HBCUvc founder Hadiyah Mujhid on one way investors can advance racial equity – TipsClear

In response to the sudden rush of VCs to invest in more black founders, black venture capitalists and entrepreneurs have given a bunch of advice on the best way to tap into talent. Between strategies? Teams are already working with black firms. Some firms have stated that they are about to turn to HBCUvc, a nonprofit organization that historically helps students from black colleges and universities enter enterprise and technology.

In response to the support of donations and support for HBCUvc, its founder Hadia Mujahid Introduced a donor circle, so that investors can help in light of the overdue awakening.

“We created the HBCUvc Donor Circle as an opportunity for supporters and individuals to engage in our work and engage in a long-term strategy toward racial equity in venture capital and technology,” she wrote in the post.

A donor congregation member is required to make a gift of $ 1,000 or more to join the cohort, with an annual financial commitment. Donors will be able to connect with students in the HBCUvc community, work with other community members who are committed to practicing the enterprise through anti-apartheid events, and receive invitations to community events and summits.

“Joining donor circles is the best way to join HBCUvc. Mujahid wrote, We cannot make significant progress in advancing racial equity without a long-term financial commitment.

HBCUvc, which we first wrote in 2017, currently hosts a number of programs to help Black and Hispanic students enter the world of technology, from fellowships to micro-grants. It conducted a city-based internship program with Los Angeles, connecting students to join capital firms in the area. The program is expanding to Chicago in 2021, the blog post notes.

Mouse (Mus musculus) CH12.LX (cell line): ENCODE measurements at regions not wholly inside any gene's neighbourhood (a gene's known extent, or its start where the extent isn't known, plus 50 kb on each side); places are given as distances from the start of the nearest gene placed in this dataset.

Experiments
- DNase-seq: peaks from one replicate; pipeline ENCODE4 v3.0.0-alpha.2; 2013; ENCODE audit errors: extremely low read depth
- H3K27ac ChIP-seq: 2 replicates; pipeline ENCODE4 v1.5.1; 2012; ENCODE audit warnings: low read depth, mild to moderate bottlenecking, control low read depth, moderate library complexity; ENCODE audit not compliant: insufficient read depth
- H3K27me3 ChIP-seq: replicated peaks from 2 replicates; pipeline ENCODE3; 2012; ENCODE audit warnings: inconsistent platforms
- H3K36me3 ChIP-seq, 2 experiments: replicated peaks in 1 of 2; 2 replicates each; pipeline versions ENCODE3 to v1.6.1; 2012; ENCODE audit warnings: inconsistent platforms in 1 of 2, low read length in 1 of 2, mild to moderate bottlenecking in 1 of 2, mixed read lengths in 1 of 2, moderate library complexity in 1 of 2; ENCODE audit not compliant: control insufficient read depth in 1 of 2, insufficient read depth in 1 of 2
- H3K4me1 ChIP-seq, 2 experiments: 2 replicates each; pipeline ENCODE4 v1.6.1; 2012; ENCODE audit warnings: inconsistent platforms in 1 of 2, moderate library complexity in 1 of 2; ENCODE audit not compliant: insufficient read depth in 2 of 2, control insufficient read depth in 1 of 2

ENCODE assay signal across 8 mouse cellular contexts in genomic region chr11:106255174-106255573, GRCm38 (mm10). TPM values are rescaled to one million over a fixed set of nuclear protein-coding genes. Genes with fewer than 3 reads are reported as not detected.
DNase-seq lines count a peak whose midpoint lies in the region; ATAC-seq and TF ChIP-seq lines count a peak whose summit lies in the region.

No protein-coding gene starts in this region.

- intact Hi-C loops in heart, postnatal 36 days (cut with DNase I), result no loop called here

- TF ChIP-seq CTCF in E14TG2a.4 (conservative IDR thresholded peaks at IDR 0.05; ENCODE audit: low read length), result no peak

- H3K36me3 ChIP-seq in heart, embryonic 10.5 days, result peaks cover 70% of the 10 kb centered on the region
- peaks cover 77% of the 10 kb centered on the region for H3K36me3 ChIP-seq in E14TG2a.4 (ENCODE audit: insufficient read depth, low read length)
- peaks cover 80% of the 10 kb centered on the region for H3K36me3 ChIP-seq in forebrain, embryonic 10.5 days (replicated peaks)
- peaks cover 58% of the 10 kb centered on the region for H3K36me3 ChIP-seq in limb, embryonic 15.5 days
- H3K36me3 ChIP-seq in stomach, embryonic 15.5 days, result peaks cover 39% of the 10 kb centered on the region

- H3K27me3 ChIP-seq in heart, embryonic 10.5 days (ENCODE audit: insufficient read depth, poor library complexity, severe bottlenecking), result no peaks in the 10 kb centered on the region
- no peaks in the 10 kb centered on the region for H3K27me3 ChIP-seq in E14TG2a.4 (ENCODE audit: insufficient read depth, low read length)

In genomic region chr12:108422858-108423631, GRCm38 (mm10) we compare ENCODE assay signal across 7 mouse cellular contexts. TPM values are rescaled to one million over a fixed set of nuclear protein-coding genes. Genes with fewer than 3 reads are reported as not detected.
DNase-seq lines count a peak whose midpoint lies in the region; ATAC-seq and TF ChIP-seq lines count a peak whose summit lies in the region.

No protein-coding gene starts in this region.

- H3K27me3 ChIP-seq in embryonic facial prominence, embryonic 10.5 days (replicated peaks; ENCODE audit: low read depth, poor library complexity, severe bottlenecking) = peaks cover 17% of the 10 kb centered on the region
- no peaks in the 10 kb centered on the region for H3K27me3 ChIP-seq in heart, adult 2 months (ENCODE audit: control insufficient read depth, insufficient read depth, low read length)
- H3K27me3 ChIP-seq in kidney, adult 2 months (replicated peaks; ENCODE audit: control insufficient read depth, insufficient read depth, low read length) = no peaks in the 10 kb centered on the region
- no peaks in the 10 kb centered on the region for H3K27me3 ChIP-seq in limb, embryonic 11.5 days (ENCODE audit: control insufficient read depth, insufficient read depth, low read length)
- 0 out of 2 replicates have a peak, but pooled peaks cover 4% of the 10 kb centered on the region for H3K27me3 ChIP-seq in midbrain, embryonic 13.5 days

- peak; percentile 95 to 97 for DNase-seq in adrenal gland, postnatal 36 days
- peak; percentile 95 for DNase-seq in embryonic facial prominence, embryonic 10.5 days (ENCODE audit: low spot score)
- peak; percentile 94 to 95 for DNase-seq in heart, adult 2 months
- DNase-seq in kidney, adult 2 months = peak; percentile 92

The first batch of HBCUvc were 11 students from three universities. The Black and women-led team has since grown to support 123 students.

Just two weeks ago, HBCUVc was struggling to keep employees on deck due to the financial impact of COVID-19. The Mujahid was to inform that “the community they have built can formally clash without an emergency fund.”

The organization and its work with historically Black colleges and universities (HBCUs) has increased in recent weeks following the assassination of George Floyd and ongoing international protests against ongoing police brutality in the United States. Some say that the HBCU is a place for startups and they seek diverse talents, and others think that institutions can serve as LPs in the fund and demand more racial equity.

Mujahid wrote, “A piece of me wants to know why our voices were unheard and why such a horrific event was needed to bring awareness and action.”

The eccentric sentence underscores an important message heard from the Black Tech community over the past two weeks: It should not have been murdered to start thinking about racial inequality. It doubts the intentions of new companies and companies to increase diversity, beyond opportunistic lip service.

Read the entire HBCUvc blog post here.

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